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India: Social media as game changer in elections


02 May 2013

Priyam Tripathi/OneWorld South Asia

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A recent event organised by the Center for Internet and Democracy under the confluence of Foundation for Media Professionals witnessed much heated debate on the role of social media in predicting the fate of the forthcoming mega battle of elections in India.

The influence of social media on politics cannot be undermined with political leaders having close to two million Twitter followers to Facebook and Google hang out changing the medium of political discourse. Most of the political parties having their own websites are using it to create an alternative public space for ‘image building’ amongst their constituency and to reach out to socially active citizens. However, a more vital question is, can social media create a more holistic engagement to enhance the tenets of participative democracy in India or would it remain as a mere ephemeral urban middle class phenomenon?

Pondering over parallel issues, the Foundation for Media Professionals in collaboration with FICCI and Media for Change held a panel discussion on Friday 26th of April in New Delhi, Will Internet and Social Media be a game changer for the elections? The panel discussion brought together eminent political leaders like Minister of Information & Broadcasting and member of Congress Manish Tewari, member of Bhartiya Janta Party (BJP) Ravi Shankar Prasad, CPIM leader Nilotpal Basu, senior member of the Aam Aadmi Party and advocate Prashant Bhushan, businessman turned politician Rajeev Chandrashekhar, MP Jay Panda, senior editor R Jagganathan , CEO Founder of the IRIS foundation, S Swaminathan debating it out as the country is gearing up for Assembly elections 2013.

The session began with a brief discussion by Shalini Singh, Deputy Editor, The Hindu, as she talked about the significant impact social media on access and diversity, engagement with the youth and transforming governance solutions.
The IRIS Knowledge Foundation report and its projections for the forthcoming elections in the context of social media were discussed and significant observations were made by its founder CEO, S Swaminathan claiming that ‘there are 160 high impact constituencies out of the total of 543 constituencies, which are likely be influenced by social media during the next general elections."

Interesting facts emerged from the study related to the urban/rural divide, 50 million regional language users, 18-25 being the most active target audience and how social media is changing the democratic political dialogue by adopting a bottom-up approach unlike campaigning which follows a top-down approach. I&B minister Manish Tewari said, “The new social media has emerged as an open platform breaking the restraints of an interpretative and editorialised content.”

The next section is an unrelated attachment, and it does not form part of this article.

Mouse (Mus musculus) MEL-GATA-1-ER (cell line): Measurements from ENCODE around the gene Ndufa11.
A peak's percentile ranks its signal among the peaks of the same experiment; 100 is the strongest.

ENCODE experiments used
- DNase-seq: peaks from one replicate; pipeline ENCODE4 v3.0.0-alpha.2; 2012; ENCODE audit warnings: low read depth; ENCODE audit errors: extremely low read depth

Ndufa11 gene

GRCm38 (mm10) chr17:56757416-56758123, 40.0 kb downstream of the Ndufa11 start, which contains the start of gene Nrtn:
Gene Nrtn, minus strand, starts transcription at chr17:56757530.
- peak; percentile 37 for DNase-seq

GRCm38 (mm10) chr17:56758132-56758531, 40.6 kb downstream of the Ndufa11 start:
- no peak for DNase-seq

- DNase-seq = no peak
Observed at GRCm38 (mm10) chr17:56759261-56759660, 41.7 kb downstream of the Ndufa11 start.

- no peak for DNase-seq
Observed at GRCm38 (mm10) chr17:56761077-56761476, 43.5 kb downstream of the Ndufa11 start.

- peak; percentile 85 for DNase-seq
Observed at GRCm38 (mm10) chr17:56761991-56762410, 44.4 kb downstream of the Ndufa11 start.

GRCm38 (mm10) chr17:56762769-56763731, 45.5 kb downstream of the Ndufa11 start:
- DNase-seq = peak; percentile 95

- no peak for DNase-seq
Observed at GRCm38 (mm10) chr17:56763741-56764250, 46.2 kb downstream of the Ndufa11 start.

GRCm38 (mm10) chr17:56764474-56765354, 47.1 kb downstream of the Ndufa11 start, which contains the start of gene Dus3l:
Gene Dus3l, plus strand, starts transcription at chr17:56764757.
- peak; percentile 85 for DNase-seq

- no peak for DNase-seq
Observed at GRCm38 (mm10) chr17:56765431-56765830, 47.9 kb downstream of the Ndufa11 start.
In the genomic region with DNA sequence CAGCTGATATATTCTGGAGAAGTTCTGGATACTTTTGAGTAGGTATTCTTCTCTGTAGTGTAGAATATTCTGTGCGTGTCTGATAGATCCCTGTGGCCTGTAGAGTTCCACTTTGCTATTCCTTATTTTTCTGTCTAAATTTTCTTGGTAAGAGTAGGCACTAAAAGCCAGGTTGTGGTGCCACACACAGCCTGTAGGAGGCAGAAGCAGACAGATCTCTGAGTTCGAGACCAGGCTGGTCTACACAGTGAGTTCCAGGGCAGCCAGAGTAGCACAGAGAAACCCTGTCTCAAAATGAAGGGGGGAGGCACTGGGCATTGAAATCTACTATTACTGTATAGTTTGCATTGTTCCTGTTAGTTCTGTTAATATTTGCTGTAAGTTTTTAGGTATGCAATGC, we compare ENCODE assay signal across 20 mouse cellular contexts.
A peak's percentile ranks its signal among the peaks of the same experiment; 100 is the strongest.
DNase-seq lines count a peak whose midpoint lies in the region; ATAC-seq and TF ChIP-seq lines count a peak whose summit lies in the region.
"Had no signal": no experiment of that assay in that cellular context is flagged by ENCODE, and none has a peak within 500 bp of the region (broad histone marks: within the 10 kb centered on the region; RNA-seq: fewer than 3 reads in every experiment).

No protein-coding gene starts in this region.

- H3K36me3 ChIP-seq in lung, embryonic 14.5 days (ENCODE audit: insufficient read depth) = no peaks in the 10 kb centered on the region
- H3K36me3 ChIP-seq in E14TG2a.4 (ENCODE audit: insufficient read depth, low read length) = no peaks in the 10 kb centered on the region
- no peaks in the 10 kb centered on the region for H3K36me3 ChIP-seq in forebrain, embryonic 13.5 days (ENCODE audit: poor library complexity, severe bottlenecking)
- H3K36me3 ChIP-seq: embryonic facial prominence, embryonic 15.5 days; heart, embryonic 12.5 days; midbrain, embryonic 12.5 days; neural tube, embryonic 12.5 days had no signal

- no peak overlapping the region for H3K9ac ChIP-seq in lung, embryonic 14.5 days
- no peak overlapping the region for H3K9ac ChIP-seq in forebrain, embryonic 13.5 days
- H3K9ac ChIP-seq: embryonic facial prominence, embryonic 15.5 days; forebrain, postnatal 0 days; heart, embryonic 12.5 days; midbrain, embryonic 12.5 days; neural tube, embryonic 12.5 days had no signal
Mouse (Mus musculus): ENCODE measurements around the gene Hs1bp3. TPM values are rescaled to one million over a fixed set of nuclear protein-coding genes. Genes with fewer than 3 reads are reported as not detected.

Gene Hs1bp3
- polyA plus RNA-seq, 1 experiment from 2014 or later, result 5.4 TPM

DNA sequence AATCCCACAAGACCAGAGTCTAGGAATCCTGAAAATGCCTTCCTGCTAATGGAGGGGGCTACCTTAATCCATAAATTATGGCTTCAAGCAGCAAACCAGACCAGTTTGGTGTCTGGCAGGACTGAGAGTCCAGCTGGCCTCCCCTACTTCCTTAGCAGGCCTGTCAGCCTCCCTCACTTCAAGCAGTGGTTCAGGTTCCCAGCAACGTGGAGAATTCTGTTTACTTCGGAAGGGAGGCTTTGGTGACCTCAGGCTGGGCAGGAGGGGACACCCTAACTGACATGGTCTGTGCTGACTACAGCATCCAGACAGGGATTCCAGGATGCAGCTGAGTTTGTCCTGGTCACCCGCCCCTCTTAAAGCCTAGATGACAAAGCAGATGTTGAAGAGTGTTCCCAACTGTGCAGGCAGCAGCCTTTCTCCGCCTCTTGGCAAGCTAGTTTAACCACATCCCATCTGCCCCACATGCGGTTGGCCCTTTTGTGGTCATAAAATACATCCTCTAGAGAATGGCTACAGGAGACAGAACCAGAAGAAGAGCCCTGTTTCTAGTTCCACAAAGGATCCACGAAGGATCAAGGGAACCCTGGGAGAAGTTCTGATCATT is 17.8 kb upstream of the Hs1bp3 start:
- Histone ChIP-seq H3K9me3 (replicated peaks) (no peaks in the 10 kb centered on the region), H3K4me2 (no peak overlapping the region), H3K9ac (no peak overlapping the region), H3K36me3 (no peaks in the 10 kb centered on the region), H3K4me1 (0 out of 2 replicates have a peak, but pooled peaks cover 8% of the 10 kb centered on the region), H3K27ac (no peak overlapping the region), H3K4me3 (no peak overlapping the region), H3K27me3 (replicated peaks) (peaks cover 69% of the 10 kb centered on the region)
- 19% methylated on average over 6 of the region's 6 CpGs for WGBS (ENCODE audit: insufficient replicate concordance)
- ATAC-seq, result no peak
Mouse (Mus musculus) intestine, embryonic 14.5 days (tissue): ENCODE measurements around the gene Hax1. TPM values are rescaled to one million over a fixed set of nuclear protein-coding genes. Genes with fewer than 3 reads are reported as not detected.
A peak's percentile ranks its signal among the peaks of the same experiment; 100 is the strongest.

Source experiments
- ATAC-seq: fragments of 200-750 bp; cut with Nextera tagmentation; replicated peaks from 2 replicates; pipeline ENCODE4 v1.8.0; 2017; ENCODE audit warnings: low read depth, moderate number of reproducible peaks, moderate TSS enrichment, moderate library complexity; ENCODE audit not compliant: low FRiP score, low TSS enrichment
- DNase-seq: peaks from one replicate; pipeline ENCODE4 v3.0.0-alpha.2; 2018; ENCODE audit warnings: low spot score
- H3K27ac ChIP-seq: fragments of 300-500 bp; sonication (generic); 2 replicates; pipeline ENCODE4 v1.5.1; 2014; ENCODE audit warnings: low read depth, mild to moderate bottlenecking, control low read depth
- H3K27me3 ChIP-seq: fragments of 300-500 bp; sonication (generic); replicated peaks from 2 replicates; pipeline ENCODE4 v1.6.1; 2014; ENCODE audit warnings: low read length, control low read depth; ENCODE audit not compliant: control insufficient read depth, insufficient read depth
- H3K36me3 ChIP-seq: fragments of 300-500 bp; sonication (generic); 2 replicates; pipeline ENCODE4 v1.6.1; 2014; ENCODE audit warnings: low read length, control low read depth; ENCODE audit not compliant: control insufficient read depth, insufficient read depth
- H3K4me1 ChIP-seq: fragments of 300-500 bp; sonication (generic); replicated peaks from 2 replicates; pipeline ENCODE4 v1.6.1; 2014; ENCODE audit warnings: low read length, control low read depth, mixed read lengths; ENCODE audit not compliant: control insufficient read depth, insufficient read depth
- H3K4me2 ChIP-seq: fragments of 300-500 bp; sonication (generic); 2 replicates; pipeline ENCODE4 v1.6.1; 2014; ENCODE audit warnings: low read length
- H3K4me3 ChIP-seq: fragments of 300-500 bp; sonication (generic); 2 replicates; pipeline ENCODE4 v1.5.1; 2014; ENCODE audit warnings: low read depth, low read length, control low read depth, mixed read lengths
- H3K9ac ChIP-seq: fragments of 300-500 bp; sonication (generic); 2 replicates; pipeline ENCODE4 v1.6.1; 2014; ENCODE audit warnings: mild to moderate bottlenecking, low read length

Ravi Shankar Prasad added that the new social media has helped in the crystallisation of issues as discussions have come out in the public domain open for scrutiny and debate and political authority cannot ignore the power of this open forum. It’s this dialogue driven social media which is driving the national media now and it is even reaching out the young agile minds in the rural parts of the country.

Jay Panda and Rajeev Chandrasekhar coming from polar rural and urban constituencies respectively supported the fact that social media has entrenched deep enough into the Indian social system so as to have a positive impact on its political modus operandi.

Prashant Bhushan reminisced how the debates generated by the AAP were catalysed and brought into the public sphere through online forums like Faceboook, Twitter and mobile phone campaigns. He emphasised that it has led to disintermediation – thereby bringing citizens across social categories together; shifting the political discourse from vote bank to issue based politics. The social media can therefore be used as a useful tool to bridge social gap and influence them to use their democratic right to vote.

While the panel debated on the positive impacts of new social media, a general scepticism was shared towards its role in shaping the assembly elections this year. The panel consented that the new social media in India is in its nascent stage and so its impact as a game changer is still a distant reality.

 
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